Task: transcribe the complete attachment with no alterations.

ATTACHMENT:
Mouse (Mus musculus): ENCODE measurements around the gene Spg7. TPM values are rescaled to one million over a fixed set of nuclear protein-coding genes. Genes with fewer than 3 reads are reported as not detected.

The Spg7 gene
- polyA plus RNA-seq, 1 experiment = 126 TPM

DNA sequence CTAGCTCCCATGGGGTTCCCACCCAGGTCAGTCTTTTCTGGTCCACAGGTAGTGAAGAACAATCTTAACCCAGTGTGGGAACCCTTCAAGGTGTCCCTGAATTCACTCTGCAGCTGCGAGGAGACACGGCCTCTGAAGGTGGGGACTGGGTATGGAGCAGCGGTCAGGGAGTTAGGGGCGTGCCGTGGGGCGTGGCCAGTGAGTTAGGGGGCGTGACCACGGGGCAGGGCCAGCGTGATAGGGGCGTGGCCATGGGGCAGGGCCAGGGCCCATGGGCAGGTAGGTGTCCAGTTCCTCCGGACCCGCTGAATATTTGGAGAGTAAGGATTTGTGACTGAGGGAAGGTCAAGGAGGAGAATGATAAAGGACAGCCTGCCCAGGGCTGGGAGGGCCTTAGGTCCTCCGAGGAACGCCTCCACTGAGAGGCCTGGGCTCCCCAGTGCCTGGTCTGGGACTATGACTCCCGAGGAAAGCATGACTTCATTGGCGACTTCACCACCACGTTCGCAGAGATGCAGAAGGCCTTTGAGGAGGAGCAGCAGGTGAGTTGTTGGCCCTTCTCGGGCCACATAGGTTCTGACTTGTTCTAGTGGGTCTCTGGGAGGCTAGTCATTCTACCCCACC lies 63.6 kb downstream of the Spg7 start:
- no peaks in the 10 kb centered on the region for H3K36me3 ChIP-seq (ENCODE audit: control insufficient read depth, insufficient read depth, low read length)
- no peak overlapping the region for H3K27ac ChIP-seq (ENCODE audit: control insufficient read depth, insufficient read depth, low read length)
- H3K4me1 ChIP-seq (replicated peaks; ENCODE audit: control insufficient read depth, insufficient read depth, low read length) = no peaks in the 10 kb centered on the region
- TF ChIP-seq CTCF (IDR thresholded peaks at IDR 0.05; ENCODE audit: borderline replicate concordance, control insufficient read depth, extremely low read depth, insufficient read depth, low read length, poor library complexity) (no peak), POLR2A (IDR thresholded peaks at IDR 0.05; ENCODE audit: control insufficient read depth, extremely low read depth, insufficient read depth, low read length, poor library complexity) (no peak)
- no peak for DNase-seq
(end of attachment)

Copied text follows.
Mouse (Mus musculus): ENCODE measurements around the gene Spg7. TPM values are rescaled to one million over a fixed set of nuclear protein-coding genes. Genes with fewer than 3 reads are reported as not detected.

The Spg7 gene
- polyA plus RNA-seq, 1 experiment = 126 TPM

DNA sequence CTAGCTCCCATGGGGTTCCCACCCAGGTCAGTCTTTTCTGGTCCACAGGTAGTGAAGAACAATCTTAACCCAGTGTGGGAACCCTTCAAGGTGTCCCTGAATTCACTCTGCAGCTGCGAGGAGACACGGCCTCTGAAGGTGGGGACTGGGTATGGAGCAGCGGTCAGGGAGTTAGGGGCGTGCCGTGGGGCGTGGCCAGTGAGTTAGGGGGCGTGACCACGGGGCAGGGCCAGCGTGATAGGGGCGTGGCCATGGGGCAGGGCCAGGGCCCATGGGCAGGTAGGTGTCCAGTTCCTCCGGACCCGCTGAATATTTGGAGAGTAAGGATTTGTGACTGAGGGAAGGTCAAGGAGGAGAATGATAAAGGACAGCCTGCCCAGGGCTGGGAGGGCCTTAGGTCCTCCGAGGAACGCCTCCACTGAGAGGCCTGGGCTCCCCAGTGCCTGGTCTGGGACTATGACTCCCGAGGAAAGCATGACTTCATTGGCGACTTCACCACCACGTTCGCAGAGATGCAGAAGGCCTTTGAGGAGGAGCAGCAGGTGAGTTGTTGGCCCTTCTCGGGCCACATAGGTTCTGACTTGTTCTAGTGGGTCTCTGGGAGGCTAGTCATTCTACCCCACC lies 63.6 kb downstream of the Spg7 start:
- no peaks in the 10 kb centered on the region for H3K36me3 ChIP-seq (ENCODE audit: control insufficient read depth, insufficient read depth, low read length)
- no peak overlapping the region for H3K27ac ChIP-seq (ENCODE audit: control insufficient read depth, insufficient read depth, low read length)
- H3K4me1 ChIP-seq (replicated peaks; ENCODE audit: control insufficient read depth, insufficient read depth, low read length) = no peaks in the 10 kb centered on the region
- TF ChIP-seq CTCF (IDR thresholded peaks at IDR 0.05; ENCODE audit: borderline replicate concordance, control insufficient read depth, extremely low read depth, insufficient read depth, low read length, poor library complexity) (no peak), POLR2A (IDR thresholded peaks at IDR 0.05; ENCODE audit: control insufficient read depth, extremely low read depth, insufficient read depth, low read length, poor library complexity) (no peak)
- no peak for DNase-seq